January 10th is National Cut Your Energy Costs Day, and we have plenty of energy saving tips to help you ring in this new year by slashing energy costs all over the house!
1. Installing a programmable thermostat helps minimize inefficient heating. A properly programmed thermostat keeps the heat or AC off while you are at work or asleep to maximize savings.
2. Every degree you lower your thermostat in the winter (or raise it in the summer) can save between 1-3% on your energy bill.
3. Weatherstripping your home seals up gaps around door and window frames, preventing climate controlled air from escaping and wasting energy.
4. Adding insulation to your home can really improve energy efficiency. Make sure your attic is well-insulated and if you have a basement or cellar, adding insulation to the walls and ceiling can dramatically improve how well your home retains
Power surges are sudden increases in potential energy that can overload electrical circuits, appliances, and electronics in your home. They can occur for several reasons and it is a good idea to take measures protecting your home from them. Power surges can damage electronic components and even totally fry items, like computers.
The most common cause of electrical surges is lightning. A lightning strike, even just near a power line, is enough to increase the nearby electrical currents by millions of volts. Most conventional surge protectors in your home cannot withstand the surge from a lightning strike, so the best way to save sensitive electronics like computers is to unplug them until after the storm passes.
Power surges can also be caused by some demanding appliances in your home. Refrigerators and air conditioners require a boost of electricity when turning on compressors and fan motors. These types
Sometimes when renting, especially if utilities are included, we let things slip when it comes to electricity in an apartment. We might feel like “I don’t pay for the electricity, so I’m not going to worry about keeping electric use down.” Even though you may not be paying for it directly, someone still is. This year, amend your New Year’s resolution list and add “Be an Energy Efficient Renter” to it. Not only will your landlord be happy, but you might even be able to get a discount on rent!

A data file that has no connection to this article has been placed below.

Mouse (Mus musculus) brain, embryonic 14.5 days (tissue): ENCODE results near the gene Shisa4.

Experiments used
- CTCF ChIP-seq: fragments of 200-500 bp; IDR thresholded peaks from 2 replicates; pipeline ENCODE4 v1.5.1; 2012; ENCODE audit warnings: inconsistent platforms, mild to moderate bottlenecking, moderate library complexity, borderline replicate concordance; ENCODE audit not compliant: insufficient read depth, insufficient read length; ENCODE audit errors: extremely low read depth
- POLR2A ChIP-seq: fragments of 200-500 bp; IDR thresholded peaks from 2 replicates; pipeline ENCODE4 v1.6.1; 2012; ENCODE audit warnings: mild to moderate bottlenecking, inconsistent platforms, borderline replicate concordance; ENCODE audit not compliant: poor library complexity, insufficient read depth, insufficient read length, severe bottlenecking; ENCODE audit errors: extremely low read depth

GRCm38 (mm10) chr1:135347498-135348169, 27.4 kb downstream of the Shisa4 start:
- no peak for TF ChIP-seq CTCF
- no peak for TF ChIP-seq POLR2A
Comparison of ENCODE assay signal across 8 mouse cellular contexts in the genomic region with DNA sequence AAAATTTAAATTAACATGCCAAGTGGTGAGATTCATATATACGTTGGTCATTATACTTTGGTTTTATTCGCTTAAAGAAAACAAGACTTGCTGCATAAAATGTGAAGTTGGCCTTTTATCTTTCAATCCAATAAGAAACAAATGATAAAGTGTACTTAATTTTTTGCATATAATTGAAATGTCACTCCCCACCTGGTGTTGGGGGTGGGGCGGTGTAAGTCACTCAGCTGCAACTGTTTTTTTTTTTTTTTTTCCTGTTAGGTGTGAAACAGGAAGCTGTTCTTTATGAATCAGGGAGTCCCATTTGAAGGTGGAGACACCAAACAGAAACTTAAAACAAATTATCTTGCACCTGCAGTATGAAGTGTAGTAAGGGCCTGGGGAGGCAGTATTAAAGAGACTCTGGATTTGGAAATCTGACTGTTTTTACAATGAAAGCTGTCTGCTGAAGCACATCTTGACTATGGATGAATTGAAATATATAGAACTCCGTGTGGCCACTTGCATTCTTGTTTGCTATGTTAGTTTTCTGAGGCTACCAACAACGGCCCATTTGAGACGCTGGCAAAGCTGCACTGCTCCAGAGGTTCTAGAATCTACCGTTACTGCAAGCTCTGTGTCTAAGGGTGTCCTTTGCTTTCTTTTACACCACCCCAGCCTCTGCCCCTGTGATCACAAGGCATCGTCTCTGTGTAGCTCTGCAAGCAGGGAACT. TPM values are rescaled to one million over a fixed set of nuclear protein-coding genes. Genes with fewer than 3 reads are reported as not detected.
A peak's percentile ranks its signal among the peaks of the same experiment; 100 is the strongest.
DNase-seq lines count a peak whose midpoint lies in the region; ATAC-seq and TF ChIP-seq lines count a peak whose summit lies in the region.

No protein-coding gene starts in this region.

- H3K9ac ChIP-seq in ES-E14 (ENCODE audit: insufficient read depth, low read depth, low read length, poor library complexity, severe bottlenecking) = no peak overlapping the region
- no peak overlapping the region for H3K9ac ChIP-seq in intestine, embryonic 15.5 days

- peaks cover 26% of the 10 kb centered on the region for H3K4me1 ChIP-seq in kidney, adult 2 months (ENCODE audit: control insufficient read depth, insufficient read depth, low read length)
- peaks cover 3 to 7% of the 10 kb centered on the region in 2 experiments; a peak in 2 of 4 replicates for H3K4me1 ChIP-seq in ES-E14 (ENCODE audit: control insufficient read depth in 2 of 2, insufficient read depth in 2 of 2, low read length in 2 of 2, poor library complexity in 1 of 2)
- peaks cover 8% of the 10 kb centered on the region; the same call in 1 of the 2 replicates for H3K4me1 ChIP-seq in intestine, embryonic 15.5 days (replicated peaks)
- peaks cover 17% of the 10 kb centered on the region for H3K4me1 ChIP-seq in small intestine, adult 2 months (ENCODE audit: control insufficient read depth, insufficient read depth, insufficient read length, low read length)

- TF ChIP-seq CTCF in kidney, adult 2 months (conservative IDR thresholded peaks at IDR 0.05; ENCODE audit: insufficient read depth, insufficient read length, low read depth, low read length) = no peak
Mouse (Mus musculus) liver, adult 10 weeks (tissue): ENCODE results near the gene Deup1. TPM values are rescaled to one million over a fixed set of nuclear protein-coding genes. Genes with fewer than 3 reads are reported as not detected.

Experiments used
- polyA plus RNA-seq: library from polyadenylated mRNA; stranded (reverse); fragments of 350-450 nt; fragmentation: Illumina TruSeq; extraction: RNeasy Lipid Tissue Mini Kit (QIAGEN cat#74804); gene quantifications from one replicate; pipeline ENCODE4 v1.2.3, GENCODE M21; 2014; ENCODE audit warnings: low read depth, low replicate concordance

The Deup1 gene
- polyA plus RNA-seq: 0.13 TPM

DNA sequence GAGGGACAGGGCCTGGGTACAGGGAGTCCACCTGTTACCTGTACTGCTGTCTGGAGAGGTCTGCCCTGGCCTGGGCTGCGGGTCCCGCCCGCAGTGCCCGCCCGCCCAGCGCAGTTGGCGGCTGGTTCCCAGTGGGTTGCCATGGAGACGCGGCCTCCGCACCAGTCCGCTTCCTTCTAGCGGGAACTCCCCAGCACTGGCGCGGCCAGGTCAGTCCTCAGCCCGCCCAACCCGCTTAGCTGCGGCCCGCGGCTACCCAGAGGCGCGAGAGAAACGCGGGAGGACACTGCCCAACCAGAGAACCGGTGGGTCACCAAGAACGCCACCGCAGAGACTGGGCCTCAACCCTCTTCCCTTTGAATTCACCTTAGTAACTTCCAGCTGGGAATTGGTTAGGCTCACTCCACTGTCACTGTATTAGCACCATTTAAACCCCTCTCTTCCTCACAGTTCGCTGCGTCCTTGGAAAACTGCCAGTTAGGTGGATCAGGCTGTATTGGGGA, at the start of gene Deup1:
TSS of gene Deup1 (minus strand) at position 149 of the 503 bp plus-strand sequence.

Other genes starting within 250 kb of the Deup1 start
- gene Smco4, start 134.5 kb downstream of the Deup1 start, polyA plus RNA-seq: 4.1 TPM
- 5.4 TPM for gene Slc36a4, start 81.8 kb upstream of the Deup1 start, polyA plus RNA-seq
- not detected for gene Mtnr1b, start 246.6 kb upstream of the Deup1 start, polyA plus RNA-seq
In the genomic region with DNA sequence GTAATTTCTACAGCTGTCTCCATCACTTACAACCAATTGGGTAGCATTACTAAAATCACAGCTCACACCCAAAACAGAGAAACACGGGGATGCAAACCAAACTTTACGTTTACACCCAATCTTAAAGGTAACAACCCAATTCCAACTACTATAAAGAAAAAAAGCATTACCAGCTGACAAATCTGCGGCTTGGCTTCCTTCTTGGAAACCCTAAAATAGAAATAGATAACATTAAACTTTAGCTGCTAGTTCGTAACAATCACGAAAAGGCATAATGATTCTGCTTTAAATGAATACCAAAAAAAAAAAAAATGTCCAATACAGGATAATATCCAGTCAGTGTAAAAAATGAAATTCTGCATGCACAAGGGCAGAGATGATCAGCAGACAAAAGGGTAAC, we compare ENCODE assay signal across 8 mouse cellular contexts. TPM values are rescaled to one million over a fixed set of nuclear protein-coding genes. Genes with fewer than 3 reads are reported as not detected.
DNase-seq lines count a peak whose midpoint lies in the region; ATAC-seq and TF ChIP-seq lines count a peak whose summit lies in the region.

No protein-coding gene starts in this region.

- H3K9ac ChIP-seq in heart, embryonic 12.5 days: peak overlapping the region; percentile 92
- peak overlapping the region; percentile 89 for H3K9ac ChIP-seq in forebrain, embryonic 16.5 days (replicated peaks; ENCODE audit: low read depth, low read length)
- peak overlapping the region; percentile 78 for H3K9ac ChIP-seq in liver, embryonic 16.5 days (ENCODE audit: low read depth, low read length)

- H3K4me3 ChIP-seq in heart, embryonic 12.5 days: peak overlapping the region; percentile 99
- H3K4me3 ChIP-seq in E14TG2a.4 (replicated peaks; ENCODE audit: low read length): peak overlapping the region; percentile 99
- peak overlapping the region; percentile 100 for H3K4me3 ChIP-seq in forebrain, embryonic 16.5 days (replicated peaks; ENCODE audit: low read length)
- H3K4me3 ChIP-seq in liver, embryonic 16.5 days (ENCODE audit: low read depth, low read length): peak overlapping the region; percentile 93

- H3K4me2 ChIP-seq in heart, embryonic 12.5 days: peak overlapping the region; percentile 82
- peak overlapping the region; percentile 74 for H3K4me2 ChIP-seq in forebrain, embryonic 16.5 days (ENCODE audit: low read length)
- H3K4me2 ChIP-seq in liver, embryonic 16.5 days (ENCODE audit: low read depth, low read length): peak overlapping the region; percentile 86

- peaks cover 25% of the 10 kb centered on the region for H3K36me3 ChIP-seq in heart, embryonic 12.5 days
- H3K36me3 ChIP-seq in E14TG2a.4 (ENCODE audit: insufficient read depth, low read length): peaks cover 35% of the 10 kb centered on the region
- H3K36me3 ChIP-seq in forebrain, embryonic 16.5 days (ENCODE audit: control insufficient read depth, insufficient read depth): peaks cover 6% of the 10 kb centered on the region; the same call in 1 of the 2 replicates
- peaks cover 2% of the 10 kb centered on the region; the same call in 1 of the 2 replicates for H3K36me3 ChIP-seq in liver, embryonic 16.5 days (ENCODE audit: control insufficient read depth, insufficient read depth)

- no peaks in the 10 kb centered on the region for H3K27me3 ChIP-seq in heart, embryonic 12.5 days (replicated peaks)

1. Programmable Thermostat — Installing a programmable thermostat is an excellent way to cut back on energy use. Home climate control accounts for about half of our energy bills and renting is no different. A properly set thermostat can cut back on that a lot by only running when it is necessary, whether you remember
Now is a good time to get your HVAC system tuned up for the winter months. It is a good idea to tune up the system just before winter and just before summer. The longer you wait, the more costly it can become. Furthermore, if you wait too long, other problems could arise costing you a whole lot more than just a tune up.
You can help keep your HVAC system in better working order as well, and it does not always have to mean shelling out cash for a tune up. Get into the habit of checking and cleaning the air filter. Clogged air filters reduce the airflow which decreases the efficiency of the unit. They can also lead to some allergy problems for your family. Air filters should be cleaned or replaced every one to three months. Next, test out your thermostat by running it
It is New Year’s Eve! Are you ready for the New Year? Got your resolutions all picked out? We are counting down 10 ways to cut your energy bill, so if being more energy efficient is one of your resolutions (or you would just like to add it to the list), you can definitely check it off. This list will tell you easy ways to save energy while still having a comfortable home for the coming year.
10. Energy Use — You can monitor your energy use by using a device called an ammeter. Simply plug the ammeter into an outlet and plug a device into the ammeter. The ammeter will tell you how much energy the device (or devices if you connect it to a power strip) is draining. This can help you find ways to cut back on energy use.
9. Dimmer Switches — If